1.Faculty of Geography Science, Beijing Normal University, Beijing 100875, China 2. School of Business, Jishou University, Jishou 416000, Hunan, China 3. College of Resource and Environmental Science, Hunan Normal University, Changsha 410081, Hunan
China has been a long-period fast economic growth after its opening policy. The whole degree of poverty in China has decreased sharply, which plays an important role in fulfilling Millennium Development Goals (MDG) made by the United Nations. As a developing country, however, China still has a challenge of reducing poverty and promoting regional development. Rural poverty is still a serious problem in rural China, especially in mountainous or ethnic areas. Different scales of governments in China develop much poverty-alleviation policy, but the efficacy of these policy are sometimes low because “one size fits all” policy always neglect regional difference in poverty resulting from different contexts of different places. Spatial patterns and determinants of regional poverty is a key theme for scholars from many disciplines. Giving that determinants of rural poverty in different places are different and the effects of significant factor are dependent on spatial scales, there is a need for more empirical evidences at different scales or in different regions. Furthermore there is little study to explore the spatial variations of effects of determinants. The present article can fill these gap to some extent through analyzing the determinants of county-level poverty and its spatial variation of their effects within Guizhou Province in the southwestern China. The rate of county-level poverty is largely different within this province. Based on methods of OLS regression, spatial econometric and geographic weighted regression (GWR), this article studies spatial variations and determinants of rural poverty at the county level. The results show that rate of rural poverty is higher in the eastern, southern, western counties than middle and northern counterparts. There is a significant spatial autocorrelation of rural poverty, for index of Moran’s I is between 0.45 and 0.55, which indicates that poverty of neighboring counties have a positive effect on the poverty of a specific county. Some counties with a high-high poor pattern fall into spatial trap of poverty based on results of index of Local Moran’s I. These counties are located at southeast and southern parts of Guizhou and have a high proportion of ethnic minorities’ population. For the determinants, the OLS estimation results show that topographic slope, distance to a local urban center, the percentage of teenagers, the percentage of ethnic minorities are key determinants of spatial variations in rural poverty at the county level. The effects of these four factors are found to have different spatial patterns based on GWR analysis. There is no significant effect for distance to the provincial capital on the rural poverty. The above results have important policy implication. The core implication is to combine place-based and people-based policy, which surpass the current Poverty-Targeting-Alleviation (jing zhun fu pin) initiatives dominating poverty-reduction policy of China’s governments.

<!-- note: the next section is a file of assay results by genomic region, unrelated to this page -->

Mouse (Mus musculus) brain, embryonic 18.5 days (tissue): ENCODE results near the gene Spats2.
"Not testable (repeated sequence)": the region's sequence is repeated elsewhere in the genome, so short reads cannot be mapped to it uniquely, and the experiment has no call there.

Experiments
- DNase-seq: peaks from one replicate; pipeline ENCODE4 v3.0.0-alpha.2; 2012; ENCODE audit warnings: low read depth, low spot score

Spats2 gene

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Abstract This study examines the disparities in living standards between and among the different ethnic groups in Vietnam. Using data from the Vietnam Living Standards Surveys and 1999 Census, we show that 'majority' Kinh and Hoa households have substantially higher living standards than 'minority' households from Vietnam's 52 other ethnic groups. While the Kinh, Hoa, Khmer and Northern Highland Minorities benefited from economic growth in the 1990s, the position of the Central Highland Minorities stagnated. Decompositions show that even if minority households had the same endowments as Kinh households, this would close no more than a third of the gap in their per capita expenditures. While some ethnic minorities seem to be doing well out of a strategy of assimilating with the Kinh-Hoa majority, others groups are attempting to integrate economically while retaining distinct cultural identities, and a third group is largely being left behind by the growth process.